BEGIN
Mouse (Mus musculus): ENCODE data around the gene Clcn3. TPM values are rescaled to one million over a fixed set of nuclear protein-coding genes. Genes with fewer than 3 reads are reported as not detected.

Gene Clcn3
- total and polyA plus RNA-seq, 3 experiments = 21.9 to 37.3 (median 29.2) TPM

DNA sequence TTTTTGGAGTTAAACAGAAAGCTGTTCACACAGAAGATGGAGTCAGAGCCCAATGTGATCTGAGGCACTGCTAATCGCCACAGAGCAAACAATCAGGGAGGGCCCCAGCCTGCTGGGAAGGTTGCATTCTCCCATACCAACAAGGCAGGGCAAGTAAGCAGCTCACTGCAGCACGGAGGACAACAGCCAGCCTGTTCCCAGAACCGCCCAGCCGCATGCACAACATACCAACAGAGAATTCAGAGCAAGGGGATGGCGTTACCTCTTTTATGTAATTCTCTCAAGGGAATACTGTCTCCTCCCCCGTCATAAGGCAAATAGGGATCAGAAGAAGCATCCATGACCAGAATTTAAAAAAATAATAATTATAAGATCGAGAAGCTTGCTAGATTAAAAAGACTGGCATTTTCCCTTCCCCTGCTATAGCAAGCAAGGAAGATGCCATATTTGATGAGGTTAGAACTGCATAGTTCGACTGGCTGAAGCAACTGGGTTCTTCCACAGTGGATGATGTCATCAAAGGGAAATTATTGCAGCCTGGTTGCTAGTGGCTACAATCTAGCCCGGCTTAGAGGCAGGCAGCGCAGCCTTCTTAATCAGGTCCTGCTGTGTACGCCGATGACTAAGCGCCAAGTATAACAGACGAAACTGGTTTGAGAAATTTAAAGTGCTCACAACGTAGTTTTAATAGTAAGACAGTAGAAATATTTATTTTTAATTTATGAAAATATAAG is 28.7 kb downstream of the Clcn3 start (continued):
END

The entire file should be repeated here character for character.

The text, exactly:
Mouse (Mus musculus): ENCODE data around the gene Clcn3. TPM values are rescaled to one million over a fixed set of nuclear protein-coding genes. Genes with fewer than 3 reads are reported as not detected.

Gene Clcn3
- total and polyA plus RNA-seq, 3 experiments = 21.9 to 37.3 (median 29.2) TPM

DNA sequence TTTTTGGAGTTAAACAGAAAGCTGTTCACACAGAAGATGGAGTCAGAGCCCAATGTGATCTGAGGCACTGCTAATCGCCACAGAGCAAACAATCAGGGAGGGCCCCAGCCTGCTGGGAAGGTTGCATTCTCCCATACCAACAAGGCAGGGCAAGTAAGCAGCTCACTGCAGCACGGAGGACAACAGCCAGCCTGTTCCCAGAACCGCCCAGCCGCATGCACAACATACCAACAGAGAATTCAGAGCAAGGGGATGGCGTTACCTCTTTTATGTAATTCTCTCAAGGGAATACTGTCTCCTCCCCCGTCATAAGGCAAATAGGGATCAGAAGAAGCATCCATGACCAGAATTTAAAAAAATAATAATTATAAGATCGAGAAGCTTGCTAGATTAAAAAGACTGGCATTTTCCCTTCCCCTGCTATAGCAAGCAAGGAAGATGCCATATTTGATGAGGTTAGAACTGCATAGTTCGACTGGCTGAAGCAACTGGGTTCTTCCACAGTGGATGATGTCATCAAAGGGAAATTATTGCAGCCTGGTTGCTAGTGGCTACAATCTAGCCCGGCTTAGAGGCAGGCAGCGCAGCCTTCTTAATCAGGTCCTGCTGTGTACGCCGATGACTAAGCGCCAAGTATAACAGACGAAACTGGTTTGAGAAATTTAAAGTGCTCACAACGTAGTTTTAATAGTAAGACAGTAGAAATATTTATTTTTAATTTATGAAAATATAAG is 28.7 kb downstream of the Clcn3 start (continued):